By Ruth Steinhardt
When Amy Guerrero was a fourth grader in Nashville, Tenn., a teacher noticed her uncommon academic talent and insisted on testing her for Encore, her county school system’s gifted and talented program. It was a resource, she said, that changed her life. But Ms. Guerrero, who is Latina, said few minority students like her are given a chance to access it.
There is a 3-to-1 ratio of white to minority students enrolled in Encore, Ms. Guerrero said—a ratio not reflective of the county’s demographics.
“In some counties in Florida and Texas, they test every student for giftedness. But in Nashville you can only get tested if your parent or teacher recommends you,” Ms. Guerrero said. “I was lucky that my teacher recognized it. My mom would never even have heard of [the program] because of the language barrier.”
Ms. Guerrero has a plan to combat that discrepancy. When she returns to Nashville for her senior year of high school, she will work with a local nonprofit to translate brochures about Encore into Spanish and give them out at parent-teacher conferences. Parents must sign and return the brochures, proving they are aware of the resources available to their children.
“The information is available, but it’s only in English, and it’s not distributed,” she said. “That’s what I want to change.”
She presented her plan as her final project for Caminos Al Futuro, a residential leadership development program designed by Associate Professor Elizabeth Vaquera, director of the Cisneros Hispanic Leadership Institute at the George Washington University.
With 15 other high-achieving Latino high school students, all rising seniors, she spent three weeks in Washington, D.C., participating in a cross-disciplinary undergraduate course on critical issues facing Hispanic and Latino communities. The group was selected from a competitive pool of 123 applicants for their academic achievements and leadership experiences.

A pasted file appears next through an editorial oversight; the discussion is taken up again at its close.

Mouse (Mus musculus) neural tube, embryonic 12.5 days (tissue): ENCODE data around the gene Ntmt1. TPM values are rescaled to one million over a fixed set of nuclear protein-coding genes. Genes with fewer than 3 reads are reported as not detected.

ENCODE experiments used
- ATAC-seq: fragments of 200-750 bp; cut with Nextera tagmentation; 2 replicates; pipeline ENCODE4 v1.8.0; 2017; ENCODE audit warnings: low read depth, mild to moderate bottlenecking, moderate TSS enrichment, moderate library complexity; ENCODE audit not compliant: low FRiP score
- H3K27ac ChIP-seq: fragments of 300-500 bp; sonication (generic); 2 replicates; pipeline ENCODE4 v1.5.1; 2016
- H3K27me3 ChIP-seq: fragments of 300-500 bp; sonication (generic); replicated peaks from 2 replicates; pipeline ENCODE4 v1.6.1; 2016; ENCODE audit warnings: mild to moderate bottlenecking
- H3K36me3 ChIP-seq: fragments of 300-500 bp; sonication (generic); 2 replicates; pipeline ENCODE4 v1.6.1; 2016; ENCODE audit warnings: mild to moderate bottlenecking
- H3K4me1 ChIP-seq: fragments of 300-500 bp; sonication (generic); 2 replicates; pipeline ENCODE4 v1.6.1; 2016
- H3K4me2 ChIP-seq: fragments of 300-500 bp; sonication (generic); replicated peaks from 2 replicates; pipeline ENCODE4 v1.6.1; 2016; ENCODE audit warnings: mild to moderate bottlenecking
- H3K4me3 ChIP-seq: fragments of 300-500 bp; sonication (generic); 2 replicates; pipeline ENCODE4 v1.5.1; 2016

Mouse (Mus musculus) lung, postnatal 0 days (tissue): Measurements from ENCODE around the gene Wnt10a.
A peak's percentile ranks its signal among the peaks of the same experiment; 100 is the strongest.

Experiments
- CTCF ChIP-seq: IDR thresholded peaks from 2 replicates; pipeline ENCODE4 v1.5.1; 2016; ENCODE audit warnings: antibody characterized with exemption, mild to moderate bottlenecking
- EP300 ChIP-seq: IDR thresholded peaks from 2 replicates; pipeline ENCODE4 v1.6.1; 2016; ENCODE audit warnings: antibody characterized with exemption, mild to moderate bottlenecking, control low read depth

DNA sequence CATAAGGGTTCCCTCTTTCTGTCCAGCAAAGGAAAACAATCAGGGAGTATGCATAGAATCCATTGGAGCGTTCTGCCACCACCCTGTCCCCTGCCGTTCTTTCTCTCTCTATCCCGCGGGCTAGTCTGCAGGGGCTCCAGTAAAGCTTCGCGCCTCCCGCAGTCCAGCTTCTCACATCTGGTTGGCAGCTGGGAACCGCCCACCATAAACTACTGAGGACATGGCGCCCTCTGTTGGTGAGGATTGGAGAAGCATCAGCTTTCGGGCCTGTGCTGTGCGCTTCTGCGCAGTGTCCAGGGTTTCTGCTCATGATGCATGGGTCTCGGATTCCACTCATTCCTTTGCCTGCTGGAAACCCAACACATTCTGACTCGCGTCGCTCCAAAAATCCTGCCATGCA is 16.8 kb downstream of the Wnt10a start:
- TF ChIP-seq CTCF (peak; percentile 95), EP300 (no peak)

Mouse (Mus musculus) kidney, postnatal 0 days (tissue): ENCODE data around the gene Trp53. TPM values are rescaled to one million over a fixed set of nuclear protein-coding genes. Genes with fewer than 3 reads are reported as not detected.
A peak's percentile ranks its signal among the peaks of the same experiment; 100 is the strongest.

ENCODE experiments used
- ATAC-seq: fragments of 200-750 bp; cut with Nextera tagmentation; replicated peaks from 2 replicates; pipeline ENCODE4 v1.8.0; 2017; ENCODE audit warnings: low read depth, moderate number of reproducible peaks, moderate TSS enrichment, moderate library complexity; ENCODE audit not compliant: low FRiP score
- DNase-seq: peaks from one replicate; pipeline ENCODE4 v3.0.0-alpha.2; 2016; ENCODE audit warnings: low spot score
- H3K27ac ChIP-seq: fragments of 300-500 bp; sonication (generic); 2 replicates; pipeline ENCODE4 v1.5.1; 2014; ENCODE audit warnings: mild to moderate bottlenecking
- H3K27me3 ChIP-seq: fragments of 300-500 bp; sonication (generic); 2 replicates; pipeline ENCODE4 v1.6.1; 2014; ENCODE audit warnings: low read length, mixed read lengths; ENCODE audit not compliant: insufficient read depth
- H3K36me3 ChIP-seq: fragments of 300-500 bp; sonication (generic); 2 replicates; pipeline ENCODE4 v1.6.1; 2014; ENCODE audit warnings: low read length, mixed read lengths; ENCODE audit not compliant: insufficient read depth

Besides their academic commitments—which included an essay-writing class to help jump-start their college applications process—Caminos participants also made trips to Capitol Hill to sit down with members of Congress, met with Hispanic and Latino advocacy groups, visited embassies and engaged each other in conversations about race, power and activism.
“I told them on day one, ‘You’re going to be uncomfortable,’” said program coordinator Mario Enriquez. “And they all rose to the challenge.”
For their final projects, Caminos participants created community action plans tackling problems in their own communities—from suicide prevention to finding ways undocumented immigrants can pay for college.
Nicolas Rios has worked with HIV/AIDS prevention programs in his hometown of Tucson, Ariz., for several years. His final project took on disproportionate rates of sexually transmitted infection among Tucson’s Latino and African-American populations. Like Ms. Guerrero, Mr. Rios found that a major problem was lack of access to information. He intends to work with the Lifeline Program, which provides discounted phones and service to low-income families, to pre-program contact information so phone owners can seek out information about sexual health.
“The goal is a more educated and empowered community,” he said.
Higinia Flores—whose classmates in New York City voted her “most likely to be leading a rally”—wants to implement a high school curriculum on LGBTQ history and culture, with a focus on African-American and Latino communities.
“Many of us in schools don’t have a space to learn about these issues,” Ms. Flores said.
Asked if she wanted to be a high school teacher herself, Ms. Flores smiled. “I want to be in Congress,” she said.
For Mr. Enriquez, that’s a good answer.
“These students are wise beyond their years,” he said. “They’re 17, and they are already steps ahead of the game in the their personal and professional development. Their insight and depth of knowledge is inspiring. I think our future is in good hands.”
The Cisneros Hispanic Leadership Institute plays a crucial role developing the next generation of leaders of the Hispanic community and beyond. A philanthropic gift from Gil Cisneros, B.A. '94, and his wife, Jacki, established the institute at GW's Colulmbian College of Arts and Sciences in 2015.